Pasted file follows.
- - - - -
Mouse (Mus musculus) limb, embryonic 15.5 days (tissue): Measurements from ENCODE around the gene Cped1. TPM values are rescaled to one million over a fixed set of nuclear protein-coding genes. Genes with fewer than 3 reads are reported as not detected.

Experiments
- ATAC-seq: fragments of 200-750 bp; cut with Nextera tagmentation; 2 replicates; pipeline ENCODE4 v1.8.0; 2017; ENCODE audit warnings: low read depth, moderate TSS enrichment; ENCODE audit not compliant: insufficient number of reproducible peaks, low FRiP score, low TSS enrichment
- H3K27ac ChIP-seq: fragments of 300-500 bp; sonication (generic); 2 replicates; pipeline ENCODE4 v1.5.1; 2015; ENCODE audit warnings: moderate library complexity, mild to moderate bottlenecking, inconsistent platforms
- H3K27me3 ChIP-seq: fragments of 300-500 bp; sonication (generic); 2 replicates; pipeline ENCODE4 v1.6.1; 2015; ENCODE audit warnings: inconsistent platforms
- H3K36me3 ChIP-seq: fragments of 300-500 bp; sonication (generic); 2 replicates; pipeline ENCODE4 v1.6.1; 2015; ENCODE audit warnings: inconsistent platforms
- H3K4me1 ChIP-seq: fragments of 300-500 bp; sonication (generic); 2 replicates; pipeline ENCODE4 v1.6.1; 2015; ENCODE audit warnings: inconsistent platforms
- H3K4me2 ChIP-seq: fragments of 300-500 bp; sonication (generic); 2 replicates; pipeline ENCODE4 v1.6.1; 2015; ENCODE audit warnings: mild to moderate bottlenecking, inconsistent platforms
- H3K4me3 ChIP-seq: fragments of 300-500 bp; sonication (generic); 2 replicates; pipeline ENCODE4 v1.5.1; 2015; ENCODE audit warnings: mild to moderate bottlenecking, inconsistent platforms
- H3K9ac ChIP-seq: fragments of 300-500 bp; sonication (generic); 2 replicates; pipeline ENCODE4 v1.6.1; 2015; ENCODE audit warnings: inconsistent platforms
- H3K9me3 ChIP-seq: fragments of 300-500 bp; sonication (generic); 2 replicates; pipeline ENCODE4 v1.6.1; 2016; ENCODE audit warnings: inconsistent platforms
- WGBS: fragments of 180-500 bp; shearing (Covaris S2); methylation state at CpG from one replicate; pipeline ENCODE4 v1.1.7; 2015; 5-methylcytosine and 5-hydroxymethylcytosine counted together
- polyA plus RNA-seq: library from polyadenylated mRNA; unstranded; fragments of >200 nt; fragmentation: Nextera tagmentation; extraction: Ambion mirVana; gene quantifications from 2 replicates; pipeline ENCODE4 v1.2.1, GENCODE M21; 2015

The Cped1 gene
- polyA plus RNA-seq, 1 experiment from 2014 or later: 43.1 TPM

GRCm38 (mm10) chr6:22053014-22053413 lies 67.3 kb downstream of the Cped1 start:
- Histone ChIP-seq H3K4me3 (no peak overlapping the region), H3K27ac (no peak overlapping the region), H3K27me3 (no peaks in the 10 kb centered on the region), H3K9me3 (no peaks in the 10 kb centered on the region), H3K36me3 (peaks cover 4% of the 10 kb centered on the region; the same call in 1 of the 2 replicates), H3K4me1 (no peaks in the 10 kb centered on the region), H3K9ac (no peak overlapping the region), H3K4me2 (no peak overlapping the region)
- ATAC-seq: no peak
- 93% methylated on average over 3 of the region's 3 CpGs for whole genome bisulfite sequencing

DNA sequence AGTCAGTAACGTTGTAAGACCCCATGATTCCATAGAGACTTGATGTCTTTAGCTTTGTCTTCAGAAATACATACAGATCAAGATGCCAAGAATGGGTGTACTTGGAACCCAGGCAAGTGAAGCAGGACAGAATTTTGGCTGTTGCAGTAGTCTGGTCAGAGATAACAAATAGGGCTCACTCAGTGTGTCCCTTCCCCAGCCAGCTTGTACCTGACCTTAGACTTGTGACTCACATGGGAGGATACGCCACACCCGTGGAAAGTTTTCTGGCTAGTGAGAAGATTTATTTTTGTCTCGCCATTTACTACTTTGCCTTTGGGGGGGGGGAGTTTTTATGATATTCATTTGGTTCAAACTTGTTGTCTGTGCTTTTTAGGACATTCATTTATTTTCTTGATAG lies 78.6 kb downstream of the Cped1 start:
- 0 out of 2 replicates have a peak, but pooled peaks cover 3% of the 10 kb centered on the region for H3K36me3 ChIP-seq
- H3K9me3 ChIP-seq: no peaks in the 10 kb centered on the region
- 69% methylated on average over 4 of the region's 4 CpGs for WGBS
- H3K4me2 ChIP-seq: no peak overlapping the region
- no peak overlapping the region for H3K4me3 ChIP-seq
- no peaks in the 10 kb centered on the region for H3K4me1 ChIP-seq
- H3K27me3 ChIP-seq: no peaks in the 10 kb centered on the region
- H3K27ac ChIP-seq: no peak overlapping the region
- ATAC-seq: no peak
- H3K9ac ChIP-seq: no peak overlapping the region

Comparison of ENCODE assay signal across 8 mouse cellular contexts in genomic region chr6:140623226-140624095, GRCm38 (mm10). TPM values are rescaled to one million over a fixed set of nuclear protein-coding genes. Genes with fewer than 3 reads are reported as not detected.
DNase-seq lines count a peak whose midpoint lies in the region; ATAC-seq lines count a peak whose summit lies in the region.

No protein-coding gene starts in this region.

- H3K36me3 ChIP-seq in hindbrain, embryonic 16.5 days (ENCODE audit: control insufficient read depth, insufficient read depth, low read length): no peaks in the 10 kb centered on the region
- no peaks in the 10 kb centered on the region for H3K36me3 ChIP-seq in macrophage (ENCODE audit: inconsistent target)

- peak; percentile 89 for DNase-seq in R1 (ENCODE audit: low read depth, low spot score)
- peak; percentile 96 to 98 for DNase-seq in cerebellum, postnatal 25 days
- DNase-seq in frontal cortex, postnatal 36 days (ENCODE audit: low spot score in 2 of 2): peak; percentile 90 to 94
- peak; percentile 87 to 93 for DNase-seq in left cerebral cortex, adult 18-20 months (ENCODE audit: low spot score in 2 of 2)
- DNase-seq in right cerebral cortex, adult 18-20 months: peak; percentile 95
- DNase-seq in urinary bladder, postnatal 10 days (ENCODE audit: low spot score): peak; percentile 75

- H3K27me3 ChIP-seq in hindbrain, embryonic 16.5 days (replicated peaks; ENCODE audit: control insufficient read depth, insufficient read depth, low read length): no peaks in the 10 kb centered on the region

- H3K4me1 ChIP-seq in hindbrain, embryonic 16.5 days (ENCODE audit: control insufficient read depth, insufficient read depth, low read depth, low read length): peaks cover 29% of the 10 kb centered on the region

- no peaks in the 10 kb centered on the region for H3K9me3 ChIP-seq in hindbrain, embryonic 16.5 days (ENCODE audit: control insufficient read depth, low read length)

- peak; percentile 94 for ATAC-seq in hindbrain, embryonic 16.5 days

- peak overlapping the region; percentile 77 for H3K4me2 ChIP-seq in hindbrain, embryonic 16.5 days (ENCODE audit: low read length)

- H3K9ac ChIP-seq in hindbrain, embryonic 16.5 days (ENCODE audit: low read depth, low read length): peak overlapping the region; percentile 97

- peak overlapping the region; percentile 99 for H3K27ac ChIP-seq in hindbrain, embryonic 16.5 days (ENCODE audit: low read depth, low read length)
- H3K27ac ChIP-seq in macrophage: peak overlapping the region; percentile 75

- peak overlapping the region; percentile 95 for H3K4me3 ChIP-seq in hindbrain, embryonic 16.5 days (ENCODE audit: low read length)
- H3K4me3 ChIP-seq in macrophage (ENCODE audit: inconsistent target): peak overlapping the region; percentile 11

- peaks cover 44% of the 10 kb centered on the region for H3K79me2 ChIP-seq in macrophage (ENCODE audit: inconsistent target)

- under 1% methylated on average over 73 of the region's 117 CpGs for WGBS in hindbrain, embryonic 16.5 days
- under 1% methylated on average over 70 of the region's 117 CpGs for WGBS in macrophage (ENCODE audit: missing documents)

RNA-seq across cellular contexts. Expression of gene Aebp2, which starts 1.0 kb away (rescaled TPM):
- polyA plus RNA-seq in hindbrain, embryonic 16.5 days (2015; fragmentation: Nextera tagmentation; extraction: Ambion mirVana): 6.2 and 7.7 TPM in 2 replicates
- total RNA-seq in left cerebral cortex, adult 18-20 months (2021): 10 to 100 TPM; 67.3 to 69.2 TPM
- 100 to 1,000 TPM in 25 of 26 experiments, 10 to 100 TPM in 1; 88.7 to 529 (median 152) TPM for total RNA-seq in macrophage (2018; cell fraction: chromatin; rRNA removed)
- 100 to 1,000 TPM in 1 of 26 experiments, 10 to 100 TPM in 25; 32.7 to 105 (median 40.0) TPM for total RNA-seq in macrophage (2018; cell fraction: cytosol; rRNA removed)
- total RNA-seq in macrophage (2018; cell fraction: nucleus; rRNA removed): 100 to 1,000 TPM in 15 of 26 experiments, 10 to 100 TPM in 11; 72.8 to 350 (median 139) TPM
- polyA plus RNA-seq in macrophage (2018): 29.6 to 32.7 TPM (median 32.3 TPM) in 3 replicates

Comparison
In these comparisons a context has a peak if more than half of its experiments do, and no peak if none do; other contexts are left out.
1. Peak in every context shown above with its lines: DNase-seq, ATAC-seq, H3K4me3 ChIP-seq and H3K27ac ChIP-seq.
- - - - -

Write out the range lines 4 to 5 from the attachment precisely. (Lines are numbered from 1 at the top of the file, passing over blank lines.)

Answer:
- H3K27ac ChIP-seq: fragments of 300-500 bp; sonication (generic); 2 replicates; pipeline ENCODE4 v1.5.1; 2015; ENCODE audit warnings: moderate library complexity, mild to moderate bottlenecking, inconsistent platforms
- H3K27me3 ChIP-seq: fragments of 300-500 bp; sonication (generic); 2 replicates; pipeline ENCODE4 v1.6.1; 2015; ENCODE audit warnings: inconsistent platforms